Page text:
As Thanksgiving approaches, your clients have a ton on their minds as they plan 10-course feasts, dazzling table displays, and their guests’ sleeping arrangements. So, you need to gently remind them of the holiday dangers for their pets. Eye-catching infographics, witty social media posts, and thoughtful blog posts will get your point across. Here are four ways to help make your clients aware of the Thanksgiving dangers for pets.

#1: Post reminders about Thanksgiving food hazards

Although pet owners likely know that many of their favorite Thanksgiving dishes are dangerous for pets, reminding them again won’t hurt. The holiday season is the most chaotic time of year, and they could easily forget that an aunt’s keto-friendly pie contains xylitol, a sugar substitute deadly for dogs.

Grab your clients’ attention with a brightly colored infographic depicting dangerous foods and the reactions they can cause in pets. Or, highlight a dangerous dish each day of the week on social media, and ask your followers what might happen if they share a bite with their pets. When sharing information about food hazards, ensure you tell clients where they should turn if they suspect their pet has eaten a toxic food, include the phone number for an animal poison control hotline or your local veterinary emergency hospital, and suggest your clients keep the numbers handy over the holiday.

#2: Share tips on making a pet-safe Thanksgiving feast

You know your clients are going to spoil their pets with table tidbits, no matter how many times you warn them not to. So, instead of simply listing hazardous foods for pets, let your clients share the feast safely with their pets. If any of your team members enjoy the spotlight in front of the camera, consider hosting a “cooking show” on social media. Demonstrate toxic foods along with pet-safe items, and have your team member explain the differences. For example, put a turkey leg and turkey breast side by side, and explain why the turkey leg is dangerous (i.e., high fat content, bones, seasoned skin) and should be avoided, but small bites of boneless, skinless, unseasoned turkey breast are safe to share with their pet.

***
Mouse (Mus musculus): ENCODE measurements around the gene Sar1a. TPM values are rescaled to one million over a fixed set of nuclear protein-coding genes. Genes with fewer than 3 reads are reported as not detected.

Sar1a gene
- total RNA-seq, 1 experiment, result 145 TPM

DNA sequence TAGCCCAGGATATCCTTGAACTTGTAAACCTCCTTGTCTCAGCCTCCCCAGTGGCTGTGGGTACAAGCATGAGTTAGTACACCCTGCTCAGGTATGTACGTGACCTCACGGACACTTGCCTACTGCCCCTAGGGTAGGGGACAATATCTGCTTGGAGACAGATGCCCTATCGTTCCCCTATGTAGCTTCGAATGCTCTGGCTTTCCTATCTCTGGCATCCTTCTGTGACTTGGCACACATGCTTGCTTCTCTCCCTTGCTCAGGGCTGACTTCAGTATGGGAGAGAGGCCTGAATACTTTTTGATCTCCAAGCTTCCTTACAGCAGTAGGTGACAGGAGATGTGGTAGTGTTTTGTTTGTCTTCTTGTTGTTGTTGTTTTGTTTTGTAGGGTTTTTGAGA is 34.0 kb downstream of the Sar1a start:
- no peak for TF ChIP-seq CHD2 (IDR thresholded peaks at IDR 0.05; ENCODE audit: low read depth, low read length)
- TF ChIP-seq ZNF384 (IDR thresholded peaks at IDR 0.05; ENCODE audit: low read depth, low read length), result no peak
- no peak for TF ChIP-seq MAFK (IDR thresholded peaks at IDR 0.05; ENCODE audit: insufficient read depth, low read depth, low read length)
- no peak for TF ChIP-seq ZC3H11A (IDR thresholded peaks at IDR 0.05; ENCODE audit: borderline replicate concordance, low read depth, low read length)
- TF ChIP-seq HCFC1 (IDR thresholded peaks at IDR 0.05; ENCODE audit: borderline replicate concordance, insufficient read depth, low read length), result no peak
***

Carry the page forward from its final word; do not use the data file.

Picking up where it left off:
#3: Warn clients of Thanksgiving decorating dangers

While blooming chrysanthemums may seem a harmless way for clients to brighten up their homes, they are actually one of the most common seasonal decor dangers. To help educate your clients on hazardous decor for pets, plan an in-hospital game. Each day, set up pictures of two seasonal plants, and ask clients which one poses a threat to pets and to write down their answers—without using their phone for help. Then, give a small prize, such as a bag of treats, a Thanksgiving-themed bandana, or pet toy, to a winner each day.

Or, you can set up a pet-safe harvest display at your hospital as a demonstration, or two displays, and ask clients to spot the differences between traditional and pet-friendly arrangements. Swap out lit candles for battery-operated ones, mums for asters or sunflowers, and decorative corn cobs for large gourds that do not fit in a pet’s mouth. Of course, block your patients’ access to your non-pet-friendly display to prevent potential disasters.

#4: Encourage your clients to update their pet’s microchip information

When friends and family greet each other and gather to celebrate Thanksgiving, pets often have the opportunity to slip through open doors. With increased traffic on the roads, remind your clients to block their pet’s access to exits. Also, remind them about the importance of keeping their pet’s microchip and collar ID tag information current. List statistics on the number of pets who go missing each year, and the number of pets reunited with their families because their microchip information is up to date. You may consider running a special on microchip procedures during October and November to encourage clients to have their pets chipped—it’s a great way to fill up your veterinary technicians’ appointment slots.

As your team scrambles to fill last-minute prescription refill requests, fill out health certificates for traveling, or find room in your “inn” for boarding pets, they mayz have little time to compose Thanksgiving safety tips for your clients. Leave the brainstorming to our Rumpus team—contact us for help designing your seasonal safety information.